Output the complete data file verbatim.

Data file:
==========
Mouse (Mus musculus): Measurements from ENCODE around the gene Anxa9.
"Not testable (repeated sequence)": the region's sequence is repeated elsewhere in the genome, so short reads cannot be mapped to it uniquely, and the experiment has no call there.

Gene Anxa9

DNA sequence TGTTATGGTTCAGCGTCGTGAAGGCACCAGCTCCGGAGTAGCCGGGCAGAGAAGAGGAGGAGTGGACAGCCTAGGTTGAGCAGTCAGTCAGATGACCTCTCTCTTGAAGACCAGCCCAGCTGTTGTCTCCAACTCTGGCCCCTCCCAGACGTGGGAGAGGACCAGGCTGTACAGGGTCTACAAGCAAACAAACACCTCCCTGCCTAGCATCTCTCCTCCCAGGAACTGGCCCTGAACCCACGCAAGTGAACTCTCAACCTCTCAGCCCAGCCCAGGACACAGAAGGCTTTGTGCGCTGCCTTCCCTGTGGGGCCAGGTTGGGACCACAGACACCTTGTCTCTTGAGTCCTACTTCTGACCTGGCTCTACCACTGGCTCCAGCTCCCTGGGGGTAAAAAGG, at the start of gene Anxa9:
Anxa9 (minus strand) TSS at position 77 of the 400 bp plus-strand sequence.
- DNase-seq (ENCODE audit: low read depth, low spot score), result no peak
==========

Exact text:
Mouse (Mus musculus): Measurements from ENCODE around the gene Anxa9.
"Not testable (repeated sequence)": the region's sequence is repeated elsewhere in the genome, so short reads cannot be mapped to it uniquely, and the experiment has no call there.

Gene Anxa9

DNA sequence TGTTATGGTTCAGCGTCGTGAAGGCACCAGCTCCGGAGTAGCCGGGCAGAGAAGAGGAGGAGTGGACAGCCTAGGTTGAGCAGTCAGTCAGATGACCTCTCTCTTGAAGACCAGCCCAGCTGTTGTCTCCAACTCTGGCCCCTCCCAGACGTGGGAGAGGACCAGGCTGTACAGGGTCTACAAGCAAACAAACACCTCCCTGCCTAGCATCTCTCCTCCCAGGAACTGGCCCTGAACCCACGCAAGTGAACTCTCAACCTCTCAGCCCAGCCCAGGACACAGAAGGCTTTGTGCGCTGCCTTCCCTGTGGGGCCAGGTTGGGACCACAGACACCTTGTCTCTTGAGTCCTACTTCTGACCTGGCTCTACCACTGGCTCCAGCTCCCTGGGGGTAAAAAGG, at the start of gene Anxa9:
Anxa9 (minus strand) TSS at position 77 of the 400 bp plus-strand sequence.
- DNase-seq (ENCODE audit: low read depth, low spot score), result no peak